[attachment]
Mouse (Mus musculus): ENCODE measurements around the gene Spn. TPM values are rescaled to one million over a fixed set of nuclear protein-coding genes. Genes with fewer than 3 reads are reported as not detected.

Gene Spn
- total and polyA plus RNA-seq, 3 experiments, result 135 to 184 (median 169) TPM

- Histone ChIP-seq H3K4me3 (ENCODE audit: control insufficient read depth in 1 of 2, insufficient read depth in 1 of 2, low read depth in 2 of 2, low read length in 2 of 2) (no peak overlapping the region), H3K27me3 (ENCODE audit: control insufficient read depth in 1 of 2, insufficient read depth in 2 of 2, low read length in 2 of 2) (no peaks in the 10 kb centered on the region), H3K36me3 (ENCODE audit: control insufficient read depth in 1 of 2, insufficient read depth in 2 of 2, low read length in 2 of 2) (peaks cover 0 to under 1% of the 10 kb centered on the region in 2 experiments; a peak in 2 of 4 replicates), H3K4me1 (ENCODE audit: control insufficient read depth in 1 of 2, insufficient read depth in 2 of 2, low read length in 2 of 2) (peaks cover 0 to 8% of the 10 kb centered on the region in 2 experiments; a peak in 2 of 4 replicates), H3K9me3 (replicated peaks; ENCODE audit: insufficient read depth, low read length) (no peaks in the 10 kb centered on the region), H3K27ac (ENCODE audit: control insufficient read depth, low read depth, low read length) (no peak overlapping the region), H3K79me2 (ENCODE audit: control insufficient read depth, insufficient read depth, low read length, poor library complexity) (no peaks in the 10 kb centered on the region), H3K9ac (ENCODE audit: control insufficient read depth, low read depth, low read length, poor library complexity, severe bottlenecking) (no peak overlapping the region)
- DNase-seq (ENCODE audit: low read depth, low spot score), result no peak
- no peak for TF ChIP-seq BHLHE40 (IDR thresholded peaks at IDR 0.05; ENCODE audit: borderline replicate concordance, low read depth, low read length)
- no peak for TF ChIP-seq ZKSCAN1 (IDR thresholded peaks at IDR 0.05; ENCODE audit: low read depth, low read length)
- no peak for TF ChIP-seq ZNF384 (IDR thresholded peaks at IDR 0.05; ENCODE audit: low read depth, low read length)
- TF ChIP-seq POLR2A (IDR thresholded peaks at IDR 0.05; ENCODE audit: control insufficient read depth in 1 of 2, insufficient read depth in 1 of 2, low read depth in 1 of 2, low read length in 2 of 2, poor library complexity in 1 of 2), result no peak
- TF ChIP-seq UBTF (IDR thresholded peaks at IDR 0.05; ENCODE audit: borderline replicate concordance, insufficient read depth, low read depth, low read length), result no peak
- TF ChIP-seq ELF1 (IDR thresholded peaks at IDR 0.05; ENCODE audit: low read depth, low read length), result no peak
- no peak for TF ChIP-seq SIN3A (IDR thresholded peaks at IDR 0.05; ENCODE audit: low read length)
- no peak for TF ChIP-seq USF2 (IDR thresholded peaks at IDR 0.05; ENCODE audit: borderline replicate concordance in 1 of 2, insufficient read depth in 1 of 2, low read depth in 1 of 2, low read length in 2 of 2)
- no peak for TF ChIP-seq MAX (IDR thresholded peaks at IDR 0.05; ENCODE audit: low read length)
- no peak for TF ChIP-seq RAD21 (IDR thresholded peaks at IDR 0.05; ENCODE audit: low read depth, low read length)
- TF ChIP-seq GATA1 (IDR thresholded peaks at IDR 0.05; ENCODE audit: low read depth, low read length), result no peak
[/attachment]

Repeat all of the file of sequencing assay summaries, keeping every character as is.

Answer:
Mouse (Mus musculus): ENCODE measurements around the gene Spn. TPM values are rescaled to one million over a fixed set of nuclear protein-coding genes. Genes with fewer than 3 reads are reported as not detected.

Gene Spn
- total and polyA plus RNA-seq, 3 experiments, result 135 to 184 (median 169) TPM

- Histone ChIP-seq H3K4me3 (ENCODE audit: control insufficient read depth in 1 of 2, insufficient read depth in 1 of 2, low read depth in 2 of 2, low read length in 2 of 2) (no peak overlapping the region), H3K27me3 (ENCODE audit: control insufficient read depth in 1 of 2, insufficient read depth in 2 of 2, low read length in 2 of 2) (no peaks in the 10 kb centered on the region), H3K36me3 (ENCODE audit: control insufficient read depth in 1 of 2, insufficient read depth in 2 of 2, low read length in 2 of 2) (peaks cover 0 to under 1% of the 10 kb centered on the region in 2 experiments; a peak in 2 of 4 replicates), H3K4me1 (ENCODE audit: control insufficient read depth in 1 of 2, insufficient read depth in 2 of 2, low read length in 2 of 2) (peaks cover 0 to 8% of the 10 kb centered on the region in 2 experiments; a peak in 2 of 4 replicates), H3K9me3 (replicated peaks; ENCODE audit: insufficient read depth, low read length) (no peaks in the 10 kb centered on the region), H3K27ac (ENCODE audit: control insufficient read depth, low read depth, low read length) (no peak overlapping the region), H3K79me2 (ENCODE audit: control insufficient read depth, insufficient read depth, low read length, poor library complexity) (no peaks in the 10 kb centered on the region), H3K9ac (ENCODE audit: control insufficient read depth, low read depth, low read length, poor library complexity, severe bottlenecking) (no peak overlapping the region)
- DNase-seq (ENCODE audit: low read depth, low spot score), result no peak
- no peak for TF ChIP-seq BHLHE40 (IDR thresholded peaks at IDR 0.05; ENCODE audit: borderline replicate concordance, low read depth, low read length)
- no peak for TF ChIP-seq ZKSCAN1 (IDR thresholded peaks at IDR 0.05; ENCODE audit: low read depth, low read length)
- no peak for TF ChIP-seq ZNF384 (IDR thresholded peaks at IDR 0.05; ENCODE audit: low read depth, low read length)
- TF ChIP-seq POLR2A (IDR thresholded peaks at IDR 0.05; ENCODE audit: control insufficient read depth in 1 of 2, insufficient read depth in 1 of 2, low read depth in 1 of 2, low read length in 2 of 2, poor library complexity in 1 of 2), result no peak
- TF ChIP-seq UBTF (IDR thresholded peaks at IDR 0.05; ENCODE audit: borderline replicate concordance, insufficient read depth, low read depth, low read length), result no peak
- TF ChIP-seq ELF1 (IDR thresholded peaks at IDR 0.05; ENCODE audit: low read depth, low read length), result no peak
- no peak for TF ChIP-seq SIN3A (IDR thresholded peaks at IDR 0.05; ENCODE audit: low read length)
- no peak for TF ChIP-seq USF2 (IDR thresholded peaks at IDR 0.05; ENCODE audit: borderline replicate concordance in 1 of 2, insufficient read depth in 1 of 2, low read depth in 1 of 2, low read length in 2 of 2)
- no peak for TF ChIP-seq MAX (IDR thresholded peaks at IDR 0.05; ENCODE audit: low read length)
- no peak for TF ChIP-seq RAD21 (IDR thresholded peaks at IDR 0.05; ENCODE audit: low read depth, low read length)
- TF ChIP-seq GATA1 (IDR thresholded peaks at IDR 0.05; ENCODE audit: low read depth, low read length), result no peak